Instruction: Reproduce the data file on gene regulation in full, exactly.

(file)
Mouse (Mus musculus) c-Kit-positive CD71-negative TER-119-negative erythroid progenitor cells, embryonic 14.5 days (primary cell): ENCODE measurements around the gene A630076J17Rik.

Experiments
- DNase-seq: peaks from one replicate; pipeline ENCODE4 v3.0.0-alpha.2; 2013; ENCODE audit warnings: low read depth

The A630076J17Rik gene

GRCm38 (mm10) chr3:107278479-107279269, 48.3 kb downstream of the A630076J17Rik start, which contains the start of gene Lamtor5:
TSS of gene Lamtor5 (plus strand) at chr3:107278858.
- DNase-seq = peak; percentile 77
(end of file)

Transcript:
Mouse (Mus musculus) c-Kit-positive CD71-negative TER-119-negative erythroid progenitor cells, embryonic 14.5 days (primary cell): ENCODE measurements around the gene A630076J17Rik.

Experiments
- DNase-seq: peaks from one replicate; pipeline ENCODE4 v3.0.0-alpha.2; 2013; ENCODE audit warnings: low read depth

The A630076J17Rik gene

GRCm38 (mm10) chr3:107278479-107279269, 48.3 kb downstream of the A630076J17Rik start, which contains the start of gene Lamtor5:
TSS of gene Lamtor5 (plus strand) at chr3:107278858.
- DNase-seq = peak; percentile 77